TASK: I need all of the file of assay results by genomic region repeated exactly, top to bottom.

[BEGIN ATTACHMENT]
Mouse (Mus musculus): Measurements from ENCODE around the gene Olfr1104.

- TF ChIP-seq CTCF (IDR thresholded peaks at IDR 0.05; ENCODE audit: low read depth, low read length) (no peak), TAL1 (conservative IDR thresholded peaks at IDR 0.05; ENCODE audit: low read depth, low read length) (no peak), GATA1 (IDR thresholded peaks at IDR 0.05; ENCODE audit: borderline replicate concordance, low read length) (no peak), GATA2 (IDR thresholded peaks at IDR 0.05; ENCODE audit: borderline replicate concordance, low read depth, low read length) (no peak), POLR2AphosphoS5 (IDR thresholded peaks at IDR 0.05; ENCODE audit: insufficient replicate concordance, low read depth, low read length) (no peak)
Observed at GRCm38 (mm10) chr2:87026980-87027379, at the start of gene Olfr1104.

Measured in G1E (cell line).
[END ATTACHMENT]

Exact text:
Mouse (Mus musculus): Measurements from ENCODE around the gene Olfr1104.

- TF ChIP-seq CTCF (IDR thresholded peaks at IDR 0.05; ENCODE audit: low read depth, low read length) (no peak), TAL1 (conservative IDR thresholded peaks at IDR 0.05; ENCODE audit: low read depth, low read length) (no peak), GATA1 (IDR thresholded peaks at IDR 0.05; ENCODE audit: borderline replicate concordance, low read length) (no peak), GATA2 (IDR thresholded peaks at IDR 0.05; ENCODE audit: borderline replicate concordance, low read depth, low read length) (no peak), POLR2AphosphoS5 (IDR thresholded peaks at IDR 0.05; ENCODE audit: insufficient replicate concordance, low read depth, low read length) (no peak)
Observed at GRCm38 (mm10) chr2:87026980-87027379, at the start of gene Olfr1104.

Measured in G1E (cell line).